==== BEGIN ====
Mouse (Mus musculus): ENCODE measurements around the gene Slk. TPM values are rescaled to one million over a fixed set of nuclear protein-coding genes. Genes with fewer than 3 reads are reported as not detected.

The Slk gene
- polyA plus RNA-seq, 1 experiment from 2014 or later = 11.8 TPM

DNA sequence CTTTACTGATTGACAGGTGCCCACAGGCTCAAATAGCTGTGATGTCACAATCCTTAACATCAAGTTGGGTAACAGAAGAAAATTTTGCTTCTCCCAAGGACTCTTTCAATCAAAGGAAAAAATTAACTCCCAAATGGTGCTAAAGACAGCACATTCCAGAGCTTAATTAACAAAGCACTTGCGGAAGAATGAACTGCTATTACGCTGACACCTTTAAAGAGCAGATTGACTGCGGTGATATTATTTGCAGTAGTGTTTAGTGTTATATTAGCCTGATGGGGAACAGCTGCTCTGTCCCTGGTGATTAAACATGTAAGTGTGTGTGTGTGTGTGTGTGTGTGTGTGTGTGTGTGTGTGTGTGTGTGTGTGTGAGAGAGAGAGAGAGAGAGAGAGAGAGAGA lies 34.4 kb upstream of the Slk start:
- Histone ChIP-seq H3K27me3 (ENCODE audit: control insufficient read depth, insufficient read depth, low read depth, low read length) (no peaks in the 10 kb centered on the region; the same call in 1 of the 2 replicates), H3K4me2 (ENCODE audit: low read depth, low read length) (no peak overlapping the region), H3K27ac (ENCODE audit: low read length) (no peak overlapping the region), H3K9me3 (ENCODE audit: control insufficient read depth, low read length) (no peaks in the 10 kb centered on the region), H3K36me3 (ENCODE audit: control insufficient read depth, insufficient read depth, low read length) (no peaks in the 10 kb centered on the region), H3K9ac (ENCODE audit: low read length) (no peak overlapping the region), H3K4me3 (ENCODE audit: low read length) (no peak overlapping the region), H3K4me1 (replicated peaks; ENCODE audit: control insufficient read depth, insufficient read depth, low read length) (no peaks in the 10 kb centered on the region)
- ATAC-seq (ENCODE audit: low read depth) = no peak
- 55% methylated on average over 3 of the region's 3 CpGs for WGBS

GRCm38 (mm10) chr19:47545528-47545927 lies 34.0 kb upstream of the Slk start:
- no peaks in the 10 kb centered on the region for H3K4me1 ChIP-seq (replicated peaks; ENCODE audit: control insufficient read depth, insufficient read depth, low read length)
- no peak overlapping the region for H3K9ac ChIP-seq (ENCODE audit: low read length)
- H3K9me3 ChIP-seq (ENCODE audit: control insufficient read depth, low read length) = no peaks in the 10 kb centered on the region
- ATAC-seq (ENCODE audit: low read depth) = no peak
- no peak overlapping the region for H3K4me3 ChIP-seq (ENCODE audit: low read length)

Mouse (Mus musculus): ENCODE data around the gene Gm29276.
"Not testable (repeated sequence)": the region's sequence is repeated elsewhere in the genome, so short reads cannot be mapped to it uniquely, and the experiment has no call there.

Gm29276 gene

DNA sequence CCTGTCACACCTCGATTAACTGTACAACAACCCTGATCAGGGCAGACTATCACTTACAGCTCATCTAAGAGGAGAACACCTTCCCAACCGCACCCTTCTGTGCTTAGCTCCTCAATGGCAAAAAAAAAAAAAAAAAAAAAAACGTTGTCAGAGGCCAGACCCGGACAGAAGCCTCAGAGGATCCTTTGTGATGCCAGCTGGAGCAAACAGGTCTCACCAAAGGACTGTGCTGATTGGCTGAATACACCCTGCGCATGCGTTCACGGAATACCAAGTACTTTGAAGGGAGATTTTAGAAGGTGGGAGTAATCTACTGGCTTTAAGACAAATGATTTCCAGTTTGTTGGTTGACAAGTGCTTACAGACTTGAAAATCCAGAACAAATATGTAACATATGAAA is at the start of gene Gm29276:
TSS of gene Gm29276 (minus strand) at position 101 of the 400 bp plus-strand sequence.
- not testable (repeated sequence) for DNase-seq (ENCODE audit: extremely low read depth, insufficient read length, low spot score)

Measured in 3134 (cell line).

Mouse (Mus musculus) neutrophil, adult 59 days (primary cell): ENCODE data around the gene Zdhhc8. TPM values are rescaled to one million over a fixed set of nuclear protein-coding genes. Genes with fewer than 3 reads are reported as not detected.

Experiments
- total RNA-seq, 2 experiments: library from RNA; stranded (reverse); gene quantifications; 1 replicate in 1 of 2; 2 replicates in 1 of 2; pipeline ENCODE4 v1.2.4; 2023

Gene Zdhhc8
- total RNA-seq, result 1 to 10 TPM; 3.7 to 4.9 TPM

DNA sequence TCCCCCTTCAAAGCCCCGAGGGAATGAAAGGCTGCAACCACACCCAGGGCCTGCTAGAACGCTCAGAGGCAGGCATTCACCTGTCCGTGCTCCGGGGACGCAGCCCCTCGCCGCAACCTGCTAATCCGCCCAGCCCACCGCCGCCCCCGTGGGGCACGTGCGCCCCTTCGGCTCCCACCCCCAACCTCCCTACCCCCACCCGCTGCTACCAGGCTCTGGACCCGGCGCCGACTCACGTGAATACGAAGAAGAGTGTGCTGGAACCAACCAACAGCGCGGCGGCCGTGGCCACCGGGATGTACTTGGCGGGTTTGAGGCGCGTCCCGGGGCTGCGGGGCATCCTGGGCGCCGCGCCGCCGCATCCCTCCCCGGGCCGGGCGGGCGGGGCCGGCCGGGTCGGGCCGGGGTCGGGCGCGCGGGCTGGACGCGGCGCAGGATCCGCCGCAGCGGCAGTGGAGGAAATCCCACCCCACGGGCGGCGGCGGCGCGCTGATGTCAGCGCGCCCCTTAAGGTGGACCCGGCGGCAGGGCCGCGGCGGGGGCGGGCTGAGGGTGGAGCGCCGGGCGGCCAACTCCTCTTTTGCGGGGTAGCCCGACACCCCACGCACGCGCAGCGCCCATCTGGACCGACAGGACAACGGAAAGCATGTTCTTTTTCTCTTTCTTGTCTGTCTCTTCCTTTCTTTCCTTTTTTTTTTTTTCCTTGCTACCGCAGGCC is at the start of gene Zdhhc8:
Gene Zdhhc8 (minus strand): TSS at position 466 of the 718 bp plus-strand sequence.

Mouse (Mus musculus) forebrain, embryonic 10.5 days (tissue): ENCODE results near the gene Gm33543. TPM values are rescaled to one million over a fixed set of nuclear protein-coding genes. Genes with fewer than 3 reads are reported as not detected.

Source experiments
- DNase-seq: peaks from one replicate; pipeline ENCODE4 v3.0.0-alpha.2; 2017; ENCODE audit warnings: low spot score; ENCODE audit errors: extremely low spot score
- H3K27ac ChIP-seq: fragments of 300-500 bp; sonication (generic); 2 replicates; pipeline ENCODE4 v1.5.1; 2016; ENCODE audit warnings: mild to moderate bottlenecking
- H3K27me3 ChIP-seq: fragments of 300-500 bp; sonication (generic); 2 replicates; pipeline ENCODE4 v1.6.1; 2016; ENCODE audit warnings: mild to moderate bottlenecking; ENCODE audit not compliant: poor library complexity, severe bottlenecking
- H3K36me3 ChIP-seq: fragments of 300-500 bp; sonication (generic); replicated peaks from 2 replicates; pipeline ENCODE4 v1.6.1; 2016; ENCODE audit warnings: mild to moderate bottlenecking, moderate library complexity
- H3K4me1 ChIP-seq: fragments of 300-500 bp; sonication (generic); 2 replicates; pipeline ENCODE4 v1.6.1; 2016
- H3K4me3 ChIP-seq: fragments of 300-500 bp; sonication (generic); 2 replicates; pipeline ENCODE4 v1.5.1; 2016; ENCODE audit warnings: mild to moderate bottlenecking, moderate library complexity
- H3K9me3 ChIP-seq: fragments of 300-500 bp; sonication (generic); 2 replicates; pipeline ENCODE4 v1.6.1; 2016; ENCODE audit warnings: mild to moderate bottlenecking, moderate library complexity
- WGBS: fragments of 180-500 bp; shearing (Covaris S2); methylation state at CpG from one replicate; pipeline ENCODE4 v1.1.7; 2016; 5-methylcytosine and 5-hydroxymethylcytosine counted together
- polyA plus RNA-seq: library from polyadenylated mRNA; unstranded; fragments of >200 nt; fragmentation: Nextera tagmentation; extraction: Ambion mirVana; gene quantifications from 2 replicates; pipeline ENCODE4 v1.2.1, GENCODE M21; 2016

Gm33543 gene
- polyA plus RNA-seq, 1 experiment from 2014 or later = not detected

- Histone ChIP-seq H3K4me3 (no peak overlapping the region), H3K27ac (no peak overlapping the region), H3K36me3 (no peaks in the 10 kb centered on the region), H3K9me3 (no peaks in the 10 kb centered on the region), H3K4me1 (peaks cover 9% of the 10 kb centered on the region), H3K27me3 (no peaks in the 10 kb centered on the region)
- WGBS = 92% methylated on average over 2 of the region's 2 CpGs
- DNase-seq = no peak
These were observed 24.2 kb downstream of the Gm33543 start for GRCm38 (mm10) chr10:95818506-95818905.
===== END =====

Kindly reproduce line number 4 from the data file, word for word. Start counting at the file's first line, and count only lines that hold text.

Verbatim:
DNA sequence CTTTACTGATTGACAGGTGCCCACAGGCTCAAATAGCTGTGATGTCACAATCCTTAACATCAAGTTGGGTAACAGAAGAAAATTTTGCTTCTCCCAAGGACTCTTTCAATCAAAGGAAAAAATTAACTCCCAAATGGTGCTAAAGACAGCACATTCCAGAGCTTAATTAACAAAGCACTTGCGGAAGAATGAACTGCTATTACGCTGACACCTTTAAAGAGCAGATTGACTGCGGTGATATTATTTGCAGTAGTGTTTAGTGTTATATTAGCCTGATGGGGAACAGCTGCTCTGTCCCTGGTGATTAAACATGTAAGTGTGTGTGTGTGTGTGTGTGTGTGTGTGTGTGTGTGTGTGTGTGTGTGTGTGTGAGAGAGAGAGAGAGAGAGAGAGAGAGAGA lies 34.4 kb upstream of the Slk start: